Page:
Anne DelSanto, General Manager of the Lightning Platform for Salesforce, on digital transformation and how she engages with technology.

 

Anne DelSanto, General Manager of the Lightning Platform for Salesforce, is part of a new generation of leaders at the company. We caught up with her to discuss what she’s learned after more than two decades in the industry, her personal relationship with technology and, finally, her vision for the future of the Salesforce Platform.

You lead a business built on guiding customers to digital transformation. I’m curious about how your own business and teams engage with technology, and the digital transformations they’ve undergone.

At Salesforce we are in constant dialogue with each other, our customers and partners, through email, chat, and other communications tools. You could say over-communication is in our DNA. Quip with Live Apps has become an essential tool for collaboration across the company. And, of course, we drink our own champagne at Salesforce, using our products to streamline our processes and increase our productivity. It's an important way that we drive competitive advantages.

For example, members of my team have used Lightning low-code tools to build apps that streamline work order processes. It’s a small shift in thinking that will pay huge dividends down the road - these are career business analysts and marketers who now feel empowered to “code” apps and own their productivity in ways they never thought possible.

A big part of your job is listening to our customers. What’s one issue all of them are watching?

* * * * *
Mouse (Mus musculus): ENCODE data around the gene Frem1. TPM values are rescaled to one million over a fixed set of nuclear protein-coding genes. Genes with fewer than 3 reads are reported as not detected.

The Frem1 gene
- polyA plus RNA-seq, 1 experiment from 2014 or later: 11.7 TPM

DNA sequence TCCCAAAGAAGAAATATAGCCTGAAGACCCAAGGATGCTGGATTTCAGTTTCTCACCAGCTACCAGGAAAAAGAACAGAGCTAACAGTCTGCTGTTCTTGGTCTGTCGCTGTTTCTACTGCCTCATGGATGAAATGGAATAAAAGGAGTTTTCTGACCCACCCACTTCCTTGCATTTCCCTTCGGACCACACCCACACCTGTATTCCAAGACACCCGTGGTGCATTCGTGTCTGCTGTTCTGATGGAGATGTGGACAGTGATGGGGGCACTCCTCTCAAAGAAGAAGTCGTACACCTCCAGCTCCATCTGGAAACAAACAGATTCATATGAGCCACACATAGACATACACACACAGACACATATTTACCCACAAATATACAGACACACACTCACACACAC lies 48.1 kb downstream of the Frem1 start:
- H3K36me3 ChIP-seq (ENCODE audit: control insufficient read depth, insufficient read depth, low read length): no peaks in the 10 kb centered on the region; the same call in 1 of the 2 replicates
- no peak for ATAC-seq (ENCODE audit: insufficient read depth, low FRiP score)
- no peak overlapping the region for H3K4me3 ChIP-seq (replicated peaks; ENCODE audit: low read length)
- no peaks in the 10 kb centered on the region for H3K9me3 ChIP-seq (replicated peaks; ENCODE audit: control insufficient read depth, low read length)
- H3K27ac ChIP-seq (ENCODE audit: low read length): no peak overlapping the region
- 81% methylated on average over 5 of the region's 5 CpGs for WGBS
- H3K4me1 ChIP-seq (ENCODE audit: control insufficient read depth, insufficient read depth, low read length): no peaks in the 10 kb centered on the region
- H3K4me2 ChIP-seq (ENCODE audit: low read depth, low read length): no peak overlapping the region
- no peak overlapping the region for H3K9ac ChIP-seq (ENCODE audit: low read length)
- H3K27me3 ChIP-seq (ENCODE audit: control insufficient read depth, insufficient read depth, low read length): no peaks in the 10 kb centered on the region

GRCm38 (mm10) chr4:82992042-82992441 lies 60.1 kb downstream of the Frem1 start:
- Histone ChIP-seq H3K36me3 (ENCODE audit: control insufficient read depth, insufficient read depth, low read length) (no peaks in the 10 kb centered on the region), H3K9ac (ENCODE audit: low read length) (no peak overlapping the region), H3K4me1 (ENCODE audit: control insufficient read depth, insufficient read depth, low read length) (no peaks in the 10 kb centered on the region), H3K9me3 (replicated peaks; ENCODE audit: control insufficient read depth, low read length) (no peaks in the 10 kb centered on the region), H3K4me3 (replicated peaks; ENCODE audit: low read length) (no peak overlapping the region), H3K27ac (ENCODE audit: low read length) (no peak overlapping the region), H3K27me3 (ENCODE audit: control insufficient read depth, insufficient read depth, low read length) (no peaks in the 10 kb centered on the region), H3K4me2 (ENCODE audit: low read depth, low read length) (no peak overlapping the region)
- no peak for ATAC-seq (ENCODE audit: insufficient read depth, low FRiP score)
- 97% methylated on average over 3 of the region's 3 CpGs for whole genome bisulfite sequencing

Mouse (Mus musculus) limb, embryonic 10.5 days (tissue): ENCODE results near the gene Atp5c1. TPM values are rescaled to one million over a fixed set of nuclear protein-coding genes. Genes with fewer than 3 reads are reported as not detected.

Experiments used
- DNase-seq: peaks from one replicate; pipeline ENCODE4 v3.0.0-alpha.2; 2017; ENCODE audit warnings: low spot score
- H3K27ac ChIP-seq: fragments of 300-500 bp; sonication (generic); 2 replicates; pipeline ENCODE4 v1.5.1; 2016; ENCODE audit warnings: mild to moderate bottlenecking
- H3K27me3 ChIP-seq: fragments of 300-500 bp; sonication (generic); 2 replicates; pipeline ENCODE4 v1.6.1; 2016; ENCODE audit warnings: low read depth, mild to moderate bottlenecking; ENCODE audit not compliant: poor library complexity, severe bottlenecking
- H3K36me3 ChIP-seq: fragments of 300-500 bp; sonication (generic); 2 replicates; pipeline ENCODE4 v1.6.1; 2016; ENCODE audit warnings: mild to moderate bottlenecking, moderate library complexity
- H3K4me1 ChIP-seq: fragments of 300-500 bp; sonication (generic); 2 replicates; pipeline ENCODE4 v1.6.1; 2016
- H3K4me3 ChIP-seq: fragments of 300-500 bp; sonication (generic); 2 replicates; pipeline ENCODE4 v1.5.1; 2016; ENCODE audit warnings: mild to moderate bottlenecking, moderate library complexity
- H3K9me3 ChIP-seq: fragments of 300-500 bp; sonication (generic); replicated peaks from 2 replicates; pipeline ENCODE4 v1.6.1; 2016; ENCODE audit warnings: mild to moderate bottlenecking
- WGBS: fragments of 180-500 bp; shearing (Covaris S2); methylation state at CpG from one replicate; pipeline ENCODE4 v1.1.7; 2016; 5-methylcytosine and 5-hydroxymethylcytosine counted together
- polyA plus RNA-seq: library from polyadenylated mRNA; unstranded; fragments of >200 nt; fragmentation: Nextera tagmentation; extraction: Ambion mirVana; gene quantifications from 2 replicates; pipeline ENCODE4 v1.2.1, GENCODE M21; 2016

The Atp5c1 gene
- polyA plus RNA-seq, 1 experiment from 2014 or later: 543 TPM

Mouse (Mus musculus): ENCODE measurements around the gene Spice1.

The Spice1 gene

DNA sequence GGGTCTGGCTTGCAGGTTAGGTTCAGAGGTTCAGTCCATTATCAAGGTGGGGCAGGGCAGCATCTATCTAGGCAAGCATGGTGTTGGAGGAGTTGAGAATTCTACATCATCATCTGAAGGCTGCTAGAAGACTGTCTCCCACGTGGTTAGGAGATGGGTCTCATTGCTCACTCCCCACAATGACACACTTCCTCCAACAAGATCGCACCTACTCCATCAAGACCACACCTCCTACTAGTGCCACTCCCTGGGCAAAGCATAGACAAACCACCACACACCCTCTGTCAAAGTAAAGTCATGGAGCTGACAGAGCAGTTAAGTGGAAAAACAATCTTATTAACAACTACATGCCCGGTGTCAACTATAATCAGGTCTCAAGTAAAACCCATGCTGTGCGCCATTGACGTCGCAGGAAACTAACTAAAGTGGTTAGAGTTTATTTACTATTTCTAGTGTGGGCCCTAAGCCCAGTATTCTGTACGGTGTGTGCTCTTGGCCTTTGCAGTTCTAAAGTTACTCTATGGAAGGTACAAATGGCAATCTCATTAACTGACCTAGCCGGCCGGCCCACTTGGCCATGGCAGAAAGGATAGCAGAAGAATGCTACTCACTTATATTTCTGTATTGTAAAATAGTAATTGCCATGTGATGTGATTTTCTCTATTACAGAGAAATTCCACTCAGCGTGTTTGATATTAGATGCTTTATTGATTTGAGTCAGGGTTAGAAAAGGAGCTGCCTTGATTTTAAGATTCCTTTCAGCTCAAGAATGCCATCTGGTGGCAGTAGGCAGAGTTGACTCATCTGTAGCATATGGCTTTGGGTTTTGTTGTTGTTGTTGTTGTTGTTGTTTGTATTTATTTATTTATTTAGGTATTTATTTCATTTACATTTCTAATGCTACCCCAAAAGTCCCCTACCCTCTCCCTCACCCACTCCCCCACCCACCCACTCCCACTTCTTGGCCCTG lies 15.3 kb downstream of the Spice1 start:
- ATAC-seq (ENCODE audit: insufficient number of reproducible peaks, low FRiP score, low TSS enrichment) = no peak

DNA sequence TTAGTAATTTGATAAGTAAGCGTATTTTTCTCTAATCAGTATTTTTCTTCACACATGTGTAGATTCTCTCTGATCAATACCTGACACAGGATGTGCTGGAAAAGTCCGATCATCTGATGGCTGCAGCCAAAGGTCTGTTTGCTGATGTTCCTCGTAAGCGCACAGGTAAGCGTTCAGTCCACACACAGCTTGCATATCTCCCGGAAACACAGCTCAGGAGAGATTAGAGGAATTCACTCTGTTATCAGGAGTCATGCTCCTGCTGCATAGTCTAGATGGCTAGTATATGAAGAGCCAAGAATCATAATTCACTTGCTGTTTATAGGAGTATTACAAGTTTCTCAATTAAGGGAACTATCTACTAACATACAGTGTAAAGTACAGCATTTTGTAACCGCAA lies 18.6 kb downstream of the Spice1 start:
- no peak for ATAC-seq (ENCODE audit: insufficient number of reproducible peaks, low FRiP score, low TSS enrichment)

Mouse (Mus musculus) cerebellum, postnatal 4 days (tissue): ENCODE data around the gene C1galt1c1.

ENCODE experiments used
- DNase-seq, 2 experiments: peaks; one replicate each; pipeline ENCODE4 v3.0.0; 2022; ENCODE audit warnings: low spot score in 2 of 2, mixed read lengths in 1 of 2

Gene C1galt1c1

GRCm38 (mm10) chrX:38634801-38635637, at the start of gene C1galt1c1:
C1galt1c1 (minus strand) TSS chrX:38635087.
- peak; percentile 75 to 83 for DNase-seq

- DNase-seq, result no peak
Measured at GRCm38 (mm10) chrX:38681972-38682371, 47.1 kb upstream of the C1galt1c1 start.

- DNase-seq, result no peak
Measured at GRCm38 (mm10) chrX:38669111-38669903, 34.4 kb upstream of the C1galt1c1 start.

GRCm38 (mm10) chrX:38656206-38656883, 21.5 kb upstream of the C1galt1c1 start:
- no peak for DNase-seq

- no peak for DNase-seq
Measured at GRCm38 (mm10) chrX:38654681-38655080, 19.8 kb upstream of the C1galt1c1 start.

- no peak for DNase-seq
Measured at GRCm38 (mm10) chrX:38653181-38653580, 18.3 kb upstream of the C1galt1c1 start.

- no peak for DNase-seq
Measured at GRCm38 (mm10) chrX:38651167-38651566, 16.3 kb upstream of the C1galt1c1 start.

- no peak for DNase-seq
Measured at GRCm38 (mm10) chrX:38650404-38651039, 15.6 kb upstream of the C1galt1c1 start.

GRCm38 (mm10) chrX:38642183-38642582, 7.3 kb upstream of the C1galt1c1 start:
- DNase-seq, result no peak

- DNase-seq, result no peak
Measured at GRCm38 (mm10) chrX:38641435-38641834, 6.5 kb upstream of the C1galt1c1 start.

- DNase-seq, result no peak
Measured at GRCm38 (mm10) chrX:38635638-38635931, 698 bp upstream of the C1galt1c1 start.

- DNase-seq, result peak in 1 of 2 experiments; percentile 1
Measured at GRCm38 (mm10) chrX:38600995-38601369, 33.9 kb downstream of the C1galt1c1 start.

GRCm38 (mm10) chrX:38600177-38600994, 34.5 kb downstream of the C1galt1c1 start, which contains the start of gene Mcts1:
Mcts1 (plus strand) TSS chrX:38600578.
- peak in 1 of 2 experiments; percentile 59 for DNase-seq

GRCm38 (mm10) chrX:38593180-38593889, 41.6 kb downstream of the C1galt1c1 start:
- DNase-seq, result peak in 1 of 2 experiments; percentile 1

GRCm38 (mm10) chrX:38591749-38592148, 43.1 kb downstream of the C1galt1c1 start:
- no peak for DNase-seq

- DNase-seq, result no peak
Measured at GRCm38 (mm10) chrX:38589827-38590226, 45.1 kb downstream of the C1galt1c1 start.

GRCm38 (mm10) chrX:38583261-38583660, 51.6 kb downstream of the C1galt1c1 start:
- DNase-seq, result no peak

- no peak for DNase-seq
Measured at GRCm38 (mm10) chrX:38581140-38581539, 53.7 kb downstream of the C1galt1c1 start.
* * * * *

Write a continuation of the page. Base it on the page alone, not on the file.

A lot of CIOs have one thing on their mind: speed. Companies are asking themselves how they can more easily and quickly build world-class experiences across every touchpoint that deepen customer relationships and amplify what makes their brand unique.

Most of these companies already have an intuition of what they need to do. So what they really need is a way to help them accelerate and unleash those ideas.

CIO Magazine published an interview with Shell Downstream CIO Craig Walker, who recalled when his business could only “dream of things” that he couldn’t deliver. And now, building on Lightning, he has the technology to deliver in a way that’s limited only by “the scope of your dreams.” That’s what we’re talking about.

Exactly. Companies like Shell that choose to work with us understand that they need speed and flexibility to keep up with the velocity of technology change reverberating across every industry. Over nearly two decades, the Salesforce platform has evolved to address the needs of our customers, giving them more tools to engage at scale with their customers and new capabilities like Einstein AI and Salesforce IoT. Whether it’s bringing a Lego-like approach to building software through low-code or taking to the enterprise through Heroku an experience full-stack developers love, we’ve always seen success as empowering customers to deliver the exact solution they need to their customers quickly and efficiently. 

How is technology disrupting industries Salesforce works with?

It’s probably easier to name the one or two industries technology hasn’t disrupted.

The “Uberization” of insert-industry-here has become a meme.